What a star is

As the film of The Voyage of the Dawn Treader is about to grace our screens perhaps it’s good to point out the science-faith questions raised by this, the fifth book in C.S. Lewis’s Narnia series. Eustace spends much of his time at sea looking at only the scientific explanation for events, and I’m sure a slightly more thorough study of the book would be interesting from a science-faith point of view. But this quote has been burning a hole in my pocket since I heard it mentioned on a BBC programme about ‘The Narnia Code‘ in 2009.

Here, Eustace is reminded of a great truth by Ramandu, the keeper of Aslan’s Table at the world’s end.

‘I am Ramandu. But I see that you stare at one another and have not heard this name. And no wonder, for the days when I was a star had ceased long before any of you knew this world, and all the constellations have changed.’

‘Golly,’ said Edmund under his breath. ‘He’s a retired star.’

…’In our world,’ said Eustace, ‘a star is a huge ball of flaming gas.’

‘Even in your world, my son, that is not what a star is but only what it is made of…’

CS Lewis, The Voyage of the Dawn treader, 1955.

From chapter 14: The beginning of the end of the world

3 thoughts on “What a star is

  1. Richard Hosking November 10, 2010 / 10:01 am

    Stellar blog!

    ‘We are star stuff …’ was Carl Sagan’s pithy summary of a 1957 astrophysics paper which showed that most earthly elements first formed in stars. The article incorporated Fred Hoyle’s prediction of an exquisitely balanced energy state which allowed carbon (and so life) to exist, causing Hoyle to grumble that the Universe was a ‘put up job’ (see Test of Faith DVD). Impressively, the paper opens with two lines from Shakespeare:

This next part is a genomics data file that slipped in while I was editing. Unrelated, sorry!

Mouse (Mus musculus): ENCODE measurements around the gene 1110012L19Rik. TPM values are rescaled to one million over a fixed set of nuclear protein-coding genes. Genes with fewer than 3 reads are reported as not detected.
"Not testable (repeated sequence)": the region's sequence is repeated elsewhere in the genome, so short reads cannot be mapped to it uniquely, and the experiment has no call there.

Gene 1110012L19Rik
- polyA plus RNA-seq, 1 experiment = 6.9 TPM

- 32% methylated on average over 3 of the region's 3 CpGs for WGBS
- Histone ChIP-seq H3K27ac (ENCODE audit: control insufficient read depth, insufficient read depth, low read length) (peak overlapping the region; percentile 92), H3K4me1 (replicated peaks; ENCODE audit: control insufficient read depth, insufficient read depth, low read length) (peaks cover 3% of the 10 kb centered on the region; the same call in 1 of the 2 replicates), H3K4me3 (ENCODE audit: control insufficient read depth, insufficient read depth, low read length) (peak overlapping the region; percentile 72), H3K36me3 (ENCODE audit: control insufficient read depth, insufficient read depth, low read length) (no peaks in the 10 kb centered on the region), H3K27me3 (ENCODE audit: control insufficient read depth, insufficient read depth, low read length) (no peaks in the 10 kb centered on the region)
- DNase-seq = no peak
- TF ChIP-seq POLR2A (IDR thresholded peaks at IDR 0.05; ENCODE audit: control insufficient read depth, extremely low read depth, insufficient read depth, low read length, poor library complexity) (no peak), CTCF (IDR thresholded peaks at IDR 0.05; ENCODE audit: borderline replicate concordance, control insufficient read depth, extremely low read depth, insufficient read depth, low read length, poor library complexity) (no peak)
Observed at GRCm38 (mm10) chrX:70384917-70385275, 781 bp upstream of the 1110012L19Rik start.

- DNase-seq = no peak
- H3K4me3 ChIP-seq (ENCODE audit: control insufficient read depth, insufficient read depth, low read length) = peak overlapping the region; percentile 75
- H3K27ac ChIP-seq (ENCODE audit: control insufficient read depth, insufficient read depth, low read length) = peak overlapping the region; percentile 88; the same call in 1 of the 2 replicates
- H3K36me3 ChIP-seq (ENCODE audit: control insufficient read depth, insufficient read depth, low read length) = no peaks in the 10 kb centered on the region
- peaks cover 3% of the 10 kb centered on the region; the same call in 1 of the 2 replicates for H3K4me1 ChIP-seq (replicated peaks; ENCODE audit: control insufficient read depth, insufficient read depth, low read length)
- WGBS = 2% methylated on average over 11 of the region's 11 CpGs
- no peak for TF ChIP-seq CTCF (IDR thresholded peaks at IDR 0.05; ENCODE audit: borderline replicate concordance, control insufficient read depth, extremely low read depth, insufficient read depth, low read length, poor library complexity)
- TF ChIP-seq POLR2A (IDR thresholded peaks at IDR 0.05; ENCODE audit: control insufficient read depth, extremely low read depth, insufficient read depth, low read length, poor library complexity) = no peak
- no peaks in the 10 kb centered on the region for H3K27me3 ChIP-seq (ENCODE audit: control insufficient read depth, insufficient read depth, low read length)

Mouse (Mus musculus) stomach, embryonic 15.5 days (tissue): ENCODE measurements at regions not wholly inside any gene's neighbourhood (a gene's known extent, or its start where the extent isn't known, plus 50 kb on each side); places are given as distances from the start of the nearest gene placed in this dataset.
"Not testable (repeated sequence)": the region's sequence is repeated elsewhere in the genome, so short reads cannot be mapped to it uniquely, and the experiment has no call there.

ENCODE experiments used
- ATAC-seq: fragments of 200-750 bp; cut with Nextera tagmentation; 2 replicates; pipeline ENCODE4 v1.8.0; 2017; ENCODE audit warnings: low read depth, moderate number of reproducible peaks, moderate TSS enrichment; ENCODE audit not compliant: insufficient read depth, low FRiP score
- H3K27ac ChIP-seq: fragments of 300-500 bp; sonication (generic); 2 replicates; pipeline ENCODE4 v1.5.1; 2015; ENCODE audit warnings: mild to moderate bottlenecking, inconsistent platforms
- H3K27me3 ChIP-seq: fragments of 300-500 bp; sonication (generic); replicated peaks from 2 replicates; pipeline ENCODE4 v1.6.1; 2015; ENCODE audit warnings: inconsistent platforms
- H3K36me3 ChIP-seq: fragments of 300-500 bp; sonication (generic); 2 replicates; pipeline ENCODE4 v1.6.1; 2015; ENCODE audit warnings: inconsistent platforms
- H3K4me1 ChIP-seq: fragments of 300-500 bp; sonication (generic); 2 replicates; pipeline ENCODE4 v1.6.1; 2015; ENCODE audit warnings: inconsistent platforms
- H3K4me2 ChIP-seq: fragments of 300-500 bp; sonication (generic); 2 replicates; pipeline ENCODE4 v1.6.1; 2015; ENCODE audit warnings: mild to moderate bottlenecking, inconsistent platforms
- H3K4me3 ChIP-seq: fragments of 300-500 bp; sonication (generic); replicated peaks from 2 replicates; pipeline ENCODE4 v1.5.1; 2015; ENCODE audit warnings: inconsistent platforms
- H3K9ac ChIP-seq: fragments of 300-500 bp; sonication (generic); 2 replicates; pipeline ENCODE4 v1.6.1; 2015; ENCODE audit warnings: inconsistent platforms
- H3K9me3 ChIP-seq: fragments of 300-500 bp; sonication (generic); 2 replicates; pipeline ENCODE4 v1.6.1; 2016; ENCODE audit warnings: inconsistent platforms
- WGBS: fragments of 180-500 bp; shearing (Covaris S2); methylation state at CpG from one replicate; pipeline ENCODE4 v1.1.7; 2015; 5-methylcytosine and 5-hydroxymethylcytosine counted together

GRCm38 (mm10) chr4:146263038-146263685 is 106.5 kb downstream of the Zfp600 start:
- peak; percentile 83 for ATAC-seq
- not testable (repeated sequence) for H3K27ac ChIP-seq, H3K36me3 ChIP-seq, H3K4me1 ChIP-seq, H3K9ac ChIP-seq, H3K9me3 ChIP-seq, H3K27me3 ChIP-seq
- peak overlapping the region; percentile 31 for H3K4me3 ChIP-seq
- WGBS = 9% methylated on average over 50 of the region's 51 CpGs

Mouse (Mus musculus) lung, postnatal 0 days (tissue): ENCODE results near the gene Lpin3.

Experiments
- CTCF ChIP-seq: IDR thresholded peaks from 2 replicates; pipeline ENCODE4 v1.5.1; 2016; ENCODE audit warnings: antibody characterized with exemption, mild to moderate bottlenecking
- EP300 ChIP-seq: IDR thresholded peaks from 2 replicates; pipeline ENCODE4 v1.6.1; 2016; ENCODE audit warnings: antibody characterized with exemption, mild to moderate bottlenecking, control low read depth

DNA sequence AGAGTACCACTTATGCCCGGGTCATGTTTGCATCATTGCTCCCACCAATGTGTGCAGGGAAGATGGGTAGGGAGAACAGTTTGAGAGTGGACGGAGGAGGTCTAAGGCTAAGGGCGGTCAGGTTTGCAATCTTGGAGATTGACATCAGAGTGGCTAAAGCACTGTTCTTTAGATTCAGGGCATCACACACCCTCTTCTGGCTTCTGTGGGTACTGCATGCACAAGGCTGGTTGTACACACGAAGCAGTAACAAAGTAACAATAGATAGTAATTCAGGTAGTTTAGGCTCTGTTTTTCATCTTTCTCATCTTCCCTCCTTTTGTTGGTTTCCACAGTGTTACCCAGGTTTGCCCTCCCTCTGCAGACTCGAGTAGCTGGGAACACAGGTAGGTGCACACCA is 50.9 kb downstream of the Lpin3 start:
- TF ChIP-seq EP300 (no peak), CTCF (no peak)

‘It is the stars, The stars above us, govern our conditions’ (King Lear, Act IV, Scene 3)
    ‘The fault, dear Brutus, is not in our stars, But in ourselves.’ (Julius Caesar, Act I, Scene 2)

    I wondered whether C.S. Lewis was aware of Fred Hoyle’s earlier ideas of ‘stellar nucleosynthesis’, for it seems we’re also made from retired stars ‘… which,’ as Sagan’s quote continues ‘has taken its destiny into its own hands.’ Sagan, an astrophysicist who popularised the glory of the heavens, was the son of Ukrainian/Austro-Hungarian Jewish immigrants whose European relatives perished in the Holocaust – a moral darkness the scientific enlightenment could not illuminate. However, long before any of us knew this world, a Hebrew poet wrote that the stars declared the glory of a Law Giver whose commands are radiant, and (when kept) give light to the eyes (Psalm 19:7-8,11).



  2. Richard Hosking November 18, 2010 / 3:42 pm

    Prof Brian Cox participates in an interesting 30 min discussion of Carl Sagan’s life which touches on science/faith issues (from BBC Radio 4’s ‘Great Lives’ series) at link below:


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